Shoppers ‘outraged’ by low horse content in Tesco burgers

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January 16, 2013 by Mark B

Appalled supermarket customers today expressed their disgust at revelations that supermarket giant Tesco has been selling frozen burgers containing as little as 30% horsemeat.

The BEEF (bits, ends, effluent, foals) burgers had previously been thought to contain at least 80% gangly, carrot-addicted beast, and today’s news has left many wondering what the fuck else is in their dinner.

Consumer Jane Phipps voiced the concern of a nation: “30%? Is that it? From those lovely pictures of happy, hay-munching horses they put on the front you’d think it was mostly, y’know, horse. So what else is there? Stoat? Fox? Knee? I’m just not sure I’ll be able to sleep at night until I know what horrors I’ve been feeding my children. They’ll be eating KFC from now on, I can promise you that.”

Up to 9% slow loris

Up to 9% slow loris

It is understood that Tesco, after a scrambling apology, are rigorously investigating how their burgers could have ended up with so much ‘mystery’ content. There are thought to be two main theories:

  1. Somebody has deliberately put ‘surprise’ meat in the burgers
  2. Magic

‘Foodies’ have also weighed in on the debate. Jeff Smyth, owner of fashionable Hackney pop-up hedgehog fondue restaurant SlagBantam, believes that more must be done to stop the dilution of horse burgers:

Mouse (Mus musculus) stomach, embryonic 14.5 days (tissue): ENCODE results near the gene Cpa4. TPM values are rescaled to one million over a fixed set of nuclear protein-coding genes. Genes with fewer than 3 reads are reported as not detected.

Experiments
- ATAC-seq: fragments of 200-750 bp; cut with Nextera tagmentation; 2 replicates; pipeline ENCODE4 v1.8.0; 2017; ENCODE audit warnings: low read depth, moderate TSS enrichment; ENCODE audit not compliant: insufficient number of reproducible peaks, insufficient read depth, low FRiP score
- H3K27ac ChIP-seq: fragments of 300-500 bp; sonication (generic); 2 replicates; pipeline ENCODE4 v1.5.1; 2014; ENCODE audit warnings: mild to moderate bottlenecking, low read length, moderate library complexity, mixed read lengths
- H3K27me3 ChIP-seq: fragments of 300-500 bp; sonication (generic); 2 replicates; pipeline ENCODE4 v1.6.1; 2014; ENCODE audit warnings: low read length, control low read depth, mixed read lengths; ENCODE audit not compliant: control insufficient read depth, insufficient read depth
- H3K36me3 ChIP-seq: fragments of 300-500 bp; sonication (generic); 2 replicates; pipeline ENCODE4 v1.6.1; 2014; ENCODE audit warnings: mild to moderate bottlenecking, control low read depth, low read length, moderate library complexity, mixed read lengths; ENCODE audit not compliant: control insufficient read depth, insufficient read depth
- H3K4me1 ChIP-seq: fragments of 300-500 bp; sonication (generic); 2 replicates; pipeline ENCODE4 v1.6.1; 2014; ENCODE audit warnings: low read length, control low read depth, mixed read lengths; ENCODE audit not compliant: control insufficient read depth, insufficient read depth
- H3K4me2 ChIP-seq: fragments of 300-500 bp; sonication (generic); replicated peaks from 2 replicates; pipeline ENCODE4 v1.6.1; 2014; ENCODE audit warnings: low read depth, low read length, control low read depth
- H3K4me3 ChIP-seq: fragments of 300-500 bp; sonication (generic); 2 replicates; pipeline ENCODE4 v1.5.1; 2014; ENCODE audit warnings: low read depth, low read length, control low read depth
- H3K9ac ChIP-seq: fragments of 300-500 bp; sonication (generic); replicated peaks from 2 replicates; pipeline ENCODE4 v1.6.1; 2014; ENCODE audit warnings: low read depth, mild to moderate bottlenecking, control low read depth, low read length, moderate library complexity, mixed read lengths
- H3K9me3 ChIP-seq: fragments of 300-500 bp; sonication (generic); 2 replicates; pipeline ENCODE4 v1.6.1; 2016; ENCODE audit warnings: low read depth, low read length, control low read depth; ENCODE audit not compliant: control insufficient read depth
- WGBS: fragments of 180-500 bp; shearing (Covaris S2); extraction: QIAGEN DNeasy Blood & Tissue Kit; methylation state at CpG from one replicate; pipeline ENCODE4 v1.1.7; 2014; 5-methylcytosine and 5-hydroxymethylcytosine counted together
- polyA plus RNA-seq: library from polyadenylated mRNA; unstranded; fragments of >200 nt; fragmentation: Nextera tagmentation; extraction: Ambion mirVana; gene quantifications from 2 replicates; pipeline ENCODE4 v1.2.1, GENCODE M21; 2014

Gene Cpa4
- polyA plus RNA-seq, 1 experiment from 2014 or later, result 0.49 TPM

“I’m a foodie, and as such I enjoy buying and eating things which taste exactly the same as other things but are nine times the price but are served on a napkin made of sick. Which is why I’m sad that we’ve seen horsemeat, which for all kinds of factors must be quite expensive to produce in the UK and Ireland, being watered down with cheaper, less tasty and more unhealthy meats like beef.

“I’m waiting on Tesco to announce a new ‘Finest’ horse burger – 100% horse mixed with a bit of pure gold for texture, for me and my ilk to discuss loudly and at length in public spaces.”

Other consumers have adopted a more relaxed view of events. Gerald Nunn, a long time connoisseur of ‘value’ produce, remarked: “Who cares?” before adding, “Let’s be honest, I paid eight pence for this burger, I’m actually just grateful there’s any meat in it at all.”

In other news, Lidl and Aldi have been found doing exactly the same thing, but it transpires that they’ve only been selling it to the Germans, so nobody minds.

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